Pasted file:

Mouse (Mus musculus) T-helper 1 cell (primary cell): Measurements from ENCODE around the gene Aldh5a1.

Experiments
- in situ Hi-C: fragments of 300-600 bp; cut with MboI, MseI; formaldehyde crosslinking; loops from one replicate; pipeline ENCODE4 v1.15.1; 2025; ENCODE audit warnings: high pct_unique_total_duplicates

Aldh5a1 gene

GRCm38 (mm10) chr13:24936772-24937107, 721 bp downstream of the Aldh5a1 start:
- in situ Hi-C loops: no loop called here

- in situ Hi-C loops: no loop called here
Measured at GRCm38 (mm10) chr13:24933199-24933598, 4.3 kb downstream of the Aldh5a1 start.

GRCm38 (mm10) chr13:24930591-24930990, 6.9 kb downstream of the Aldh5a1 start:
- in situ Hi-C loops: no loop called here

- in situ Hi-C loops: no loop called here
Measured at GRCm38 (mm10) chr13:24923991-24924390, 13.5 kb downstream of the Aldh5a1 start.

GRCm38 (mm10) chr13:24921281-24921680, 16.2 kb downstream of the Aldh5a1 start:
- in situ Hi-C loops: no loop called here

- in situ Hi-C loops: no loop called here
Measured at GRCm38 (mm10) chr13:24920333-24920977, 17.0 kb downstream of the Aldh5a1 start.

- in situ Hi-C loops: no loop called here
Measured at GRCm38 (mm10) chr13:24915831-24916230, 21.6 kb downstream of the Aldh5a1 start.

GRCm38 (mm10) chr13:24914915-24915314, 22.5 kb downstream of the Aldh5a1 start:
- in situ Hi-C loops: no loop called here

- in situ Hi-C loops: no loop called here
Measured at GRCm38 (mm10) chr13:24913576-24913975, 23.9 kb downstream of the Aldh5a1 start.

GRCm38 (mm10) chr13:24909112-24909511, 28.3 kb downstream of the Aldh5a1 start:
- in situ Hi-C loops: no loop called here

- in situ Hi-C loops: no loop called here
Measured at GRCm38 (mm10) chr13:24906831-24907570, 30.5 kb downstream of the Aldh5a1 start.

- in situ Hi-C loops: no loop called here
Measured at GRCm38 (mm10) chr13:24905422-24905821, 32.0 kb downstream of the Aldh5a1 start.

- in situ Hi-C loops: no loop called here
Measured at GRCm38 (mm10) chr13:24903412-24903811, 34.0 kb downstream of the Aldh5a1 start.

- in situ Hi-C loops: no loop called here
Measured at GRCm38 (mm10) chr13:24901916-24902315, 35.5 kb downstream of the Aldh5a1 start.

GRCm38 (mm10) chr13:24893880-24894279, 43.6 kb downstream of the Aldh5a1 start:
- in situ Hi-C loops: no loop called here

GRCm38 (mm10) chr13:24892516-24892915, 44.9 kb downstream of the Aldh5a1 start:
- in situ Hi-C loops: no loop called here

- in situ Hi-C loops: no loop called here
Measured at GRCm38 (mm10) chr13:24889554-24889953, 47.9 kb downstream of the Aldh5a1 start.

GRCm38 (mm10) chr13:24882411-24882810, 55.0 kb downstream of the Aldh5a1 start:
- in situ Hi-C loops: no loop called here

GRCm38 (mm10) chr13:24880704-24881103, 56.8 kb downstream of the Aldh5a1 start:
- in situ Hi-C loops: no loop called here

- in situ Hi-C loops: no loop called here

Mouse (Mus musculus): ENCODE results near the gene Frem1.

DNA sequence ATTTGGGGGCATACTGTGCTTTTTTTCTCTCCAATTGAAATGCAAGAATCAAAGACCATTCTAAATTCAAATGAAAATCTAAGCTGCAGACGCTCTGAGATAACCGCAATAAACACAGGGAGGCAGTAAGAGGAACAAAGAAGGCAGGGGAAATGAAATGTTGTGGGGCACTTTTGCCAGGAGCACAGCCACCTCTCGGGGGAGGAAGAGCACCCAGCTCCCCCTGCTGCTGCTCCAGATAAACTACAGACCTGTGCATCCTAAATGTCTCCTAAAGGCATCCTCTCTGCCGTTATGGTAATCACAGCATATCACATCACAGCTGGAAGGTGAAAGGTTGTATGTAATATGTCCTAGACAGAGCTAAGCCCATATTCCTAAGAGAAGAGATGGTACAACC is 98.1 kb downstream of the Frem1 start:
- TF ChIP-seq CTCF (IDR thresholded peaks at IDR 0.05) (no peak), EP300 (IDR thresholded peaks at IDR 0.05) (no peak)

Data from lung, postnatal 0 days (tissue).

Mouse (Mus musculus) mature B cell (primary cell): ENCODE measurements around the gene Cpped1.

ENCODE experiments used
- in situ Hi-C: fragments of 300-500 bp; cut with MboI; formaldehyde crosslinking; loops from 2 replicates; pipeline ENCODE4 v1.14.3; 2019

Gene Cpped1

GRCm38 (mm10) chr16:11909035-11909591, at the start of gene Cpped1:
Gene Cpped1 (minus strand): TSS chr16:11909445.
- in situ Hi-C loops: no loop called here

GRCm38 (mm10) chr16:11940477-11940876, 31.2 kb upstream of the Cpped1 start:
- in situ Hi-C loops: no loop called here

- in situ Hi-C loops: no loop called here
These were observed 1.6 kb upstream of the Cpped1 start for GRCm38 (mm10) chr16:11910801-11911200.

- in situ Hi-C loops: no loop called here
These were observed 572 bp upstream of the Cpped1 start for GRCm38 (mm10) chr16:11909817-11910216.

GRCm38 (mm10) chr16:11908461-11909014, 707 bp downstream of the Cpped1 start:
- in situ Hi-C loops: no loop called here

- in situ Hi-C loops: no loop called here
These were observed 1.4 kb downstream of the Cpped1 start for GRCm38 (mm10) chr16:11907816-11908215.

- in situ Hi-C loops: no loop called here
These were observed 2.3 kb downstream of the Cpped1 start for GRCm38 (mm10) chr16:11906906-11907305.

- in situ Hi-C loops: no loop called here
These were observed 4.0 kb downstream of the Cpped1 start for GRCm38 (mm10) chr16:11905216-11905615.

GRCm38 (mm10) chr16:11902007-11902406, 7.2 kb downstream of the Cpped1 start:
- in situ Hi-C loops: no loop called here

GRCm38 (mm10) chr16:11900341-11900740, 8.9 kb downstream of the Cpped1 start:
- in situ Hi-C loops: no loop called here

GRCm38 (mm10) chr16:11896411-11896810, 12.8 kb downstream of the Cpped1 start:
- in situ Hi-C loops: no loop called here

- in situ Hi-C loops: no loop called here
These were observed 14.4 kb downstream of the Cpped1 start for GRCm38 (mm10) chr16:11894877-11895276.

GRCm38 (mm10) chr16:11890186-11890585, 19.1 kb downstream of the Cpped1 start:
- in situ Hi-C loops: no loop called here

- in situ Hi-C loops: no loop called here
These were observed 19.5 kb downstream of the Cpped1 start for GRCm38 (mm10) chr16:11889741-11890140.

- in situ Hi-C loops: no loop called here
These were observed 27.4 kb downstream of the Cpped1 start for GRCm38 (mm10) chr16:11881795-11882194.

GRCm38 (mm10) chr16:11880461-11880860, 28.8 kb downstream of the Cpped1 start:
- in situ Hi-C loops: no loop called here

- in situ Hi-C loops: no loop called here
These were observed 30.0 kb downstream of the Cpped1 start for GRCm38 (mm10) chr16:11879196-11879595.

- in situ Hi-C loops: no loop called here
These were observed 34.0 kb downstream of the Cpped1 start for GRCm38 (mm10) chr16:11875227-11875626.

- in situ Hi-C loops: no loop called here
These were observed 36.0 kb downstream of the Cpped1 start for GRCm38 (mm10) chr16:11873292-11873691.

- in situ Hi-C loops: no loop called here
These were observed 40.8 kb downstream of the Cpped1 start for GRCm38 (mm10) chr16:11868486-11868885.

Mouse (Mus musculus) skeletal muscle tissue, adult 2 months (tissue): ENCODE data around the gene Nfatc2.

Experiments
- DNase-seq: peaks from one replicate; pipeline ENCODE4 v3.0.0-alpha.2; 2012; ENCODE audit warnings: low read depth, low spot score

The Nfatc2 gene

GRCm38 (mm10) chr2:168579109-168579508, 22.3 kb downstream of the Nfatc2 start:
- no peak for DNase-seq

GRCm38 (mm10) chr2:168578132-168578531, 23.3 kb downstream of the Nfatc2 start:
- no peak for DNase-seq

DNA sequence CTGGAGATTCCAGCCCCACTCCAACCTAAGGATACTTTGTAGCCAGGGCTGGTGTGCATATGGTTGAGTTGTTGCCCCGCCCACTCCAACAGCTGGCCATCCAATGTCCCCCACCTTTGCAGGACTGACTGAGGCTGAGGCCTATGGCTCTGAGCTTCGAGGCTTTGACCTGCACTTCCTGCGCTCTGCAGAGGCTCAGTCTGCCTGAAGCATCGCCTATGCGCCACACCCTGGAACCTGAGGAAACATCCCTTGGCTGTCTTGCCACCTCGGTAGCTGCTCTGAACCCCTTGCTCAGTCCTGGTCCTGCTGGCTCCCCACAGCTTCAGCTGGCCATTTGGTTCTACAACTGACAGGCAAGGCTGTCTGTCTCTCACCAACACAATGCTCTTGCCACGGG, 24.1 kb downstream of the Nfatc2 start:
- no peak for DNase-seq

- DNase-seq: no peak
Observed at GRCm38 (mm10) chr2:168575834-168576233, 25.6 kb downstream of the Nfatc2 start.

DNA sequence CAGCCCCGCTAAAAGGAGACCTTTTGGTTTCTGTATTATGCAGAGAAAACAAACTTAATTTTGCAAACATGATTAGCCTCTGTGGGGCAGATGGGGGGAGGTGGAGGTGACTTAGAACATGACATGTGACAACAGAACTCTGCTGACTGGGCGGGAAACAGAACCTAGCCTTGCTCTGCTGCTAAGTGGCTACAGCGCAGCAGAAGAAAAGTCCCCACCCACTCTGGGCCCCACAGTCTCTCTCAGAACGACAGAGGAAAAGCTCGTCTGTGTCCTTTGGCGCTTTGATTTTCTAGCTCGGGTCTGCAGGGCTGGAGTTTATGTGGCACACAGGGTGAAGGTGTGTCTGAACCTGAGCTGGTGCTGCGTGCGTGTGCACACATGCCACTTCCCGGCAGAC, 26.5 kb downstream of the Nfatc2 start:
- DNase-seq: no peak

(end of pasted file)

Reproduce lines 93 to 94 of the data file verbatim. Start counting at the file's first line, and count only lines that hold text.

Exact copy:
Mouse (Mus musculus) skeletal muscle tissue, adult 2 months (tissue): ENCODE data around the gene Nfatc2.

Experiments